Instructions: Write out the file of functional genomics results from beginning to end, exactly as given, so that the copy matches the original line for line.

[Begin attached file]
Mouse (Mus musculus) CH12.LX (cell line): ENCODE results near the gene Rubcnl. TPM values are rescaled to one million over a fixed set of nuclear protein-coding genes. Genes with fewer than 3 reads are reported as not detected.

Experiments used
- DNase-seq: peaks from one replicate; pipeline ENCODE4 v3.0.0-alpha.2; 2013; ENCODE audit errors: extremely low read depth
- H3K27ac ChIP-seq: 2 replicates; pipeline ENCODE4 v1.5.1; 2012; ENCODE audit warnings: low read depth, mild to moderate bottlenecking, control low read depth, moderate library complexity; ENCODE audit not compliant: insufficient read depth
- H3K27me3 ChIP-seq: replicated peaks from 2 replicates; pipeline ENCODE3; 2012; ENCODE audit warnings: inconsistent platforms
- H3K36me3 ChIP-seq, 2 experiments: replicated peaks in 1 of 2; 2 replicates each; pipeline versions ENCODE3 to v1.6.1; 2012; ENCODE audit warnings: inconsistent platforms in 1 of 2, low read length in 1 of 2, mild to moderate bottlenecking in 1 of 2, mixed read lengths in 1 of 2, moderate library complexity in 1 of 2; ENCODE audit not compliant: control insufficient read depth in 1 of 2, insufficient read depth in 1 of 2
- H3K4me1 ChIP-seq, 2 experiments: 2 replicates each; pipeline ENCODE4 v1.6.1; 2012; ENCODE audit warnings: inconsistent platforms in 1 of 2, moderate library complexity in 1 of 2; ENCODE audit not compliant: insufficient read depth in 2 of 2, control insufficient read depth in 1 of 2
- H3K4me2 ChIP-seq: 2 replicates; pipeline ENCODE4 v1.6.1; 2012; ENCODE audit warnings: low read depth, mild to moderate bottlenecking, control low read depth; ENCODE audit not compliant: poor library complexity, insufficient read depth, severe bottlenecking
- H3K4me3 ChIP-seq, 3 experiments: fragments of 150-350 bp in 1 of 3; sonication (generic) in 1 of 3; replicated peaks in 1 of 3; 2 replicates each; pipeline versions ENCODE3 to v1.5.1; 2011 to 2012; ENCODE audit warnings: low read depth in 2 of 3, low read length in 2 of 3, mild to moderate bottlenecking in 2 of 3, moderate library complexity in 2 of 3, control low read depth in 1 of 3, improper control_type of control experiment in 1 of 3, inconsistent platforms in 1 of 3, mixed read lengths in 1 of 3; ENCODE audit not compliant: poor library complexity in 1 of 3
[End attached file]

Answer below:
Mouse (Mus musculus) CH12.LX (cell line): ENCODE results near the gene Rubcnl. TPM values are rescaled to one million over a fixed set of nuclear protein-coding genes. Genes with fewer than 3 reads are reported as not detected.

Experiments used
- DNase-seq: peaks from one replicate; pipeline ENCODE4 v3.0.0-alpha.2; 2013; ENCODE audit errors: extremely low read depth
- H3K27ac ChIP-seq: 2 replicates; pipeline ENCODE4 v1.5.1; 2012; ENCODE audit warnings: low read depth, mild to moderate bottlenecking, control low read depth, moderate library complexity; ENCODE audit not compliant: insufficient read depth
- H3K27me3 ChIP-seq: replicated peaks from 2 replicates; pipeline ENCODE3; 2012; ENCODE audit warnings: inconsistent platforms
- H3K36me3 ChIP-seq, 2 experiments: replicated peaks in 1 of 2; 2 replicates each; pipeline versions ENCODE3 to v1.6.1; 2012; ENCODE audit warnings: inconsistent platforms in 1 of 2, low read length in 1 of 2, mild to moderate bottlenecking in 1 of 2, mixed read lengths in 1 of 2, moderate library complexity in 1 of 2; ENCODE audit not compliant: control insufficient read depth in 1 of 2, insufficient read depth in 1 of 2
- H3K4me1 ChIP-seq, 2 experiments: 2 replicates each; pipeline ENCODE4 v1.6.1; 2012; ENCODE audit warnings: inconsistent platforms in 1 of 2, moderate library complexity in 1 of 2; ENCODE audit not compliant: insufficient read depth in 2 of 2, control insufficient read depth in 1 of 2
- H3K4me2 ChIP-seq: 2 replicates; pipeline ENCODE4 v1.6.1; 2012; ENCODE audit warnings: low read depth, mild to moderate bottlenecking, control low read depth; ENCODE audit not compliant: poor library complexity, insufficient read depth, severe bottlenecking
- H3K4me3 ChIP-seq, 3 experiments: fragments of 150-350 bp in 1 of 3; sonication (generic) in 1 of 3; replicated peaks in 1 of 3; 2 replicates each; pipeline versions ENCODE3 to v1.5.1; 2011 to 2012; ENCODE audit warnings: low read depth in 2 of 3, low read length in 2 of 3, mild to moderate bottlenecking in 2 of 3, moderate library complexity in 2 of 3, control low read depth in 1 of 3, improper control_type of control experiment in 1 of 3, inconsistent platforms in 1 of 3, mixed read lengths in 1 of 3; ENCODE audit not compliant: poor library complexity in 1 of 3